Researchers at the Harvard Wyss Institute have developed a simple, printed paper test that could be used for pathogen detection, including cases of ebola.
The chip maker partners with the Michael J. Fox Foundation for Parkinson's Research to use wearable devices and data analytics to help monitor patient treatment.
Google's audacious research arm has already invested in driverless cars and Wi-Fi balloons. Now a new "moon shot" will try to tackle health care by examining what it means to be healthy.
The EyeGo, developed at Stanford University, uses an iPhone to snap sharp pictures of the front and back of the eye.
A team of MIT researchers has successfully cured a rare genetic liver disease in mice by "editing" the DNA to correct the mutated gene.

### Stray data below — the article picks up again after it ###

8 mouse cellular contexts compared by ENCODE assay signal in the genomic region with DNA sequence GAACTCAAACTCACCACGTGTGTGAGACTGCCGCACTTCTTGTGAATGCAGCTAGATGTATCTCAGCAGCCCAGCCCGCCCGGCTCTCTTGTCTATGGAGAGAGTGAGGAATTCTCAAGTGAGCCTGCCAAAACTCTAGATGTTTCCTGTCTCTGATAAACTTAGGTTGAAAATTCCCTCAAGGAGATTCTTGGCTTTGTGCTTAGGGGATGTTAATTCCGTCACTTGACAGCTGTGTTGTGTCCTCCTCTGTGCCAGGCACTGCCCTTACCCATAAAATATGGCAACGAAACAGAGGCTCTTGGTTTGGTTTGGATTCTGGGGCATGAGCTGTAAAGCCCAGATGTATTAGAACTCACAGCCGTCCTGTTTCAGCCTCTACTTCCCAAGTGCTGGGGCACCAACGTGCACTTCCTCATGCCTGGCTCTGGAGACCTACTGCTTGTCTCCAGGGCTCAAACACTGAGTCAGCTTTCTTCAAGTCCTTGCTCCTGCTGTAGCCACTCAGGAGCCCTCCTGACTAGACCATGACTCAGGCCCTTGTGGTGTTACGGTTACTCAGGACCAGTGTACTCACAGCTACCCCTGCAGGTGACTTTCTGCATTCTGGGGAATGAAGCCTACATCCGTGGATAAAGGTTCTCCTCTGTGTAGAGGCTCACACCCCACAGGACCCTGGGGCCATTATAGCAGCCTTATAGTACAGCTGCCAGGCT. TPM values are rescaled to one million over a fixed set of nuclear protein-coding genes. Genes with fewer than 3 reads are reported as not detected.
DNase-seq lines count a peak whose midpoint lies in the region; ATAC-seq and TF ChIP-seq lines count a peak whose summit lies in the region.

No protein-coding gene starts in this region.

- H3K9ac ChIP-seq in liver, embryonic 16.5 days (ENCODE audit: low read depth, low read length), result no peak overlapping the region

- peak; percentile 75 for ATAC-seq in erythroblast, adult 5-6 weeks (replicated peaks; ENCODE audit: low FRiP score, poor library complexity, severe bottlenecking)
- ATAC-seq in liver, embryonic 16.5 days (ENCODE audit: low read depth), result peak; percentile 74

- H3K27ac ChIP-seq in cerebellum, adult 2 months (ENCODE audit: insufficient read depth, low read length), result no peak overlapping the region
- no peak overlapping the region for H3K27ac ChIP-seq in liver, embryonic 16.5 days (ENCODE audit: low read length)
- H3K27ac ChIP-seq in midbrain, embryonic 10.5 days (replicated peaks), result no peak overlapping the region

According to a study, 68 percent of Americans keep their unused gadgets for posterity's sake. Or something. Only 25 percent allegedly admit to it.
New class of imaging agents enables clinicians to watch the progression of Alzheimer's disease in real time in the brains of living patients.
The phones will go to healthcare workers and other people sent by the United Nations to combat the deadly disease in West Africa.
The CEO of the world's largest social network says the disease is at "a critical turning point" and needs to be addressed.
The company says that the phones, worth about $1 million, will be used in 60 Ebola medical clinics in Guinea, Liberia, and Sierra Leone.